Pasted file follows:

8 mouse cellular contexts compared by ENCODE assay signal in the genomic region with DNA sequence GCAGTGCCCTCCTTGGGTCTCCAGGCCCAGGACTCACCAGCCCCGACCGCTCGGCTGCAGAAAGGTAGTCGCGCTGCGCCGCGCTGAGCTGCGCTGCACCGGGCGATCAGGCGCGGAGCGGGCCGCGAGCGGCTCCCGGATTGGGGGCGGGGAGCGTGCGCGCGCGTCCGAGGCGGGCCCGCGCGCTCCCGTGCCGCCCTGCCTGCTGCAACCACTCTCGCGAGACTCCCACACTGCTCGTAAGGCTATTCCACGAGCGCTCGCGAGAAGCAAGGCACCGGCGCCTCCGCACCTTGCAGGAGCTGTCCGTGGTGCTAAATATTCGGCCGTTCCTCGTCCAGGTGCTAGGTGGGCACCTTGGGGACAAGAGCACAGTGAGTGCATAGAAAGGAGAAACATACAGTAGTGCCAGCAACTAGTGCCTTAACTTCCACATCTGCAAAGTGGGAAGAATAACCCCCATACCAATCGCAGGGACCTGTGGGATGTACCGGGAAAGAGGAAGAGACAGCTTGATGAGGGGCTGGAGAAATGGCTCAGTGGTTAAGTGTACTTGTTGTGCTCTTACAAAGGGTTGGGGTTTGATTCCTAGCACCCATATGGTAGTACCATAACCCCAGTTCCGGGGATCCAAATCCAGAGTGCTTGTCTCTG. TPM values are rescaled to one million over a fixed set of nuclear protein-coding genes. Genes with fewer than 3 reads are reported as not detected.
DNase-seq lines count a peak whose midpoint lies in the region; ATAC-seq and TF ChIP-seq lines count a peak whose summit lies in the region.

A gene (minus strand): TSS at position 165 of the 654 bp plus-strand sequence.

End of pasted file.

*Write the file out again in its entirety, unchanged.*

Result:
8 mouse cellular contexts compared by ENCODE assay signal in the genomic region with DNA sequence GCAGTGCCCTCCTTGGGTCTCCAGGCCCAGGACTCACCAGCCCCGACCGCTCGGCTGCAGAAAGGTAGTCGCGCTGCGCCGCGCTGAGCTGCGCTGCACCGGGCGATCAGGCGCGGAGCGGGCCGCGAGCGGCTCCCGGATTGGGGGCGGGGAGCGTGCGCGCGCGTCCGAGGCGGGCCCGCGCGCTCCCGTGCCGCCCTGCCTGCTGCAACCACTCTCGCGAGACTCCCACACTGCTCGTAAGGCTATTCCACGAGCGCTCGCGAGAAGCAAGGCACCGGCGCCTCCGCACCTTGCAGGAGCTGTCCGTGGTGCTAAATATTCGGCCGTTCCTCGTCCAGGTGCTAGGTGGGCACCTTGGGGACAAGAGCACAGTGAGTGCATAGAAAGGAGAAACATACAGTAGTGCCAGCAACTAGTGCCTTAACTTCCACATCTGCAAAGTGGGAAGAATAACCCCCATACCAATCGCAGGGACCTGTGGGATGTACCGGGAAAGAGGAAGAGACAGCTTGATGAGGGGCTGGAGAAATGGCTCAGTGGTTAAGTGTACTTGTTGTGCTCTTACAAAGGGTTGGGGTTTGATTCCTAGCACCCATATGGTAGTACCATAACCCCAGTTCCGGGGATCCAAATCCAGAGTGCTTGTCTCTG. TPM values are rescaled to one million over a fixed set of nuclear protein-coding genes. Genes with fewer than 3 reads are reported as not detected.
DNase-seq lines count a peak whose midpoint lies in the region; ATAC-seq and TF ChIP-seq lines count a peak whose summit lies in the region.

A gene (minus strand): TSS at position 165 of the 654 bp plus-strand sequence.